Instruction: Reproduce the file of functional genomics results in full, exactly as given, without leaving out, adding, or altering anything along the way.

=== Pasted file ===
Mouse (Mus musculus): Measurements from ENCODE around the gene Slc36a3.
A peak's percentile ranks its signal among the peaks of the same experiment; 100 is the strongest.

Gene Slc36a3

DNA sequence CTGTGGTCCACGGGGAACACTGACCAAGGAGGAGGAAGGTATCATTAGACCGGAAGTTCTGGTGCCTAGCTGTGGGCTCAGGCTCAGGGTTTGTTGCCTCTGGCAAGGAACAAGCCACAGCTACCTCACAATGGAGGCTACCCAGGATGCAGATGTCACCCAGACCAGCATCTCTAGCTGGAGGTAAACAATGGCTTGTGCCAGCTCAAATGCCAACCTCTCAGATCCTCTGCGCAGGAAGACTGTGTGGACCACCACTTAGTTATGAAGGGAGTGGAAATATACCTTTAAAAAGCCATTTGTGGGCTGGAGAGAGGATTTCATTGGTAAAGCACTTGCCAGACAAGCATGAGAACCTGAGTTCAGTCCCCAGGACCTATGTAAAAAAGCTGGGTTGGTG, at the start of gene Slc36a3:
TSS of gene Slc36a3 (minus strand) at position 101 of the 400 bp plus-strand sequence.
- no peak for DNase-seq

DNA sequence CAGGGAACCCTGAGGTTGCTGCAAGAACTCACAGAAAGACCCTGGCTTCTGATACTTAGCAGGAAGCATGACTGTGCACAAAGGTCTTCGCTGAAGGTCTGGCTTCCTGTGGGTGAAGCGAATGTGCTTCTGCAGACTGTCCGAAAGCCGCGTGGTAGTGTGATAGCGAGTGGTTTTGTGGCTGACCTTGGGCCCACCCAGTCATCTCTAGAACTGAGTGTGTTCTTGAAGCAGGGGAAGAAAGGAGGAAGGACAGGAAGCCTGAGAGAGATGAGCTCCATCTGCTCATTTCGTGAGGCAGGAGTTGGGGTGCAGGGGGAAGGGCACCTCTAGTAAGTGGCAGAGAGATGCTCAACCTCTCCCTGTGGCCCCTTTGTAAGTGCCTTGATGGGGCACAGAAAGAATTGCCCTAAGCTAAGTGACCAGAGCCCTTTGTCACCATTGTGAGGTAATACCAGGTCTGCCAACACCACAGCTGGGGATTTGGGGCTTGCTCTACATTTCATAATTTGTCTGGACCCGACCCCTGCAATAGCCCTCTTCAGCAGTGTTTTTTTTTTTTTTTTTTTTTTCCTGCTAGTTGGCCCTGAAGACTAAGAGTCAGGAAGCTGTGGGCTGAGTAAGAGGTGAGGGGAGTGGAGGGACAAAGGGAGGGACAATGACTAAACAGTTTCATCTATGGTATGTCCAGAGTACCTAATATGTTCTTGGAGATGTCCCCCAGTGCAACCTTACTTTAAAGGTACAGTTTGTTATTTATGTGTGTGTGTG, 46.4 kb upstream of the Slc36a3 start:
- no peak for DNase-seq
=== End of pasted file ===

Mouse (Mus musculus): Measurements from ENCODE around the gene Slc36a3.
A peak's percentile ranks its signal among the peaks of the same experiment; 100 is the strongest.

Gene Slc36a3

DNA sequence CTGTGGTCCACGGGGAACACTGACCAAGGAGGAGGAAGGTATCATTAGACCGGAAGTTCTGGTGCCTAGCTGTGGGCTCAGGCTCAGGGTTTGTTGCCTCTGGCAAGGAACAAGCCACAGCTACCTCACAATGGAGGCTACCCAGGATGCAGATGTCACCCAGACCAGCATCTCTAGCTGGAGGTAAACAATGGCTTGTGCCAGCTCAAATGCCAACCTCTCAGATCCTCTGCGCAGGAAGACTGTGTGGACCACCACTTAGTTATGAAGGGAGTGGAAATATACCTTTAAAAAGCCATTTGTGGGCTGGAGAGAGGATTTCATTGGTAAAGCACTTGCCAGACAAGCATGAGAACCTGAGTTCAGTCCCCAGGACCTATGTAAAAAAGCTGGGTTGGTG, at the start of gene Slc36a3:
TSS of gene Slc36a3 (minus strand) at position 101 of the 400 bp plus-strand sequence.
- no peak for DNase-seq

DNA sequence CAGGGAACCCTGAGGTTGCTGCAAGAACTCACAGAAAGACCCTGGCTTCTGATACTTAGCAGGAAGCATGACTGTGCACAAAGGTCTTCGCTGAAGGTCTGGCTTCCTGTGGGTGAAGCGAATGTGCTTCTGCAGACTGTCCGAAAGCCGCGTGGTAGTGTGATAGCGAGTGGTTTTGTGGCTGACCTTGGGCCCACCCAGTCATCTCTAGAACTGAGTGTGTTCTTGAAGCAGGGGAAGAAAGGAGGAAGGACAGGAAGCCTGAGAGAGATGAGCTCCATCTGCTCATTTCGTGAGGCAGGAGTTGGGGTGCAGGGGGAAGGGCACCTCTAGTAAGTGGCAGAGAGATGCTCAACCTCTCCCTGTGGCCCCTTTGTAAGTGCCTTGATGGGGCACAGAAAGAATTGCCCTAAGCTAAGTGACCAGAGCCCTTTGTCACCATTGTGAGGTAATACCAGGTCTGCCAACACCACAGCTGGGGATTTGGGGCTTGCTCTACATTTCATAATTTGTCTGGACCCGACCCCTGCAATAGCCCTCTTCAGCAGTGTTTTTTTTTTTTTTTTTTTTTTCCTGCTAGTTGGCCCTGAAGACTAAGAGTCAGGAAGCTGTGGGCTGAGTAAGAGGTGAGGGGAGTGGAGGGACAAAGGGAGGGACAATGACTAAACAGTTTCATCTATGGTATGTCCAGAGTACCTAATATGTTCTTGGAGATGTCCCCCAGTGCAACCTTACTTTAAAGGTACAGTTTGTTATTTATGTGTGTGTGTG, 46.4 kb upstream of the Slc36a3 start:
- no peak for DNase-seq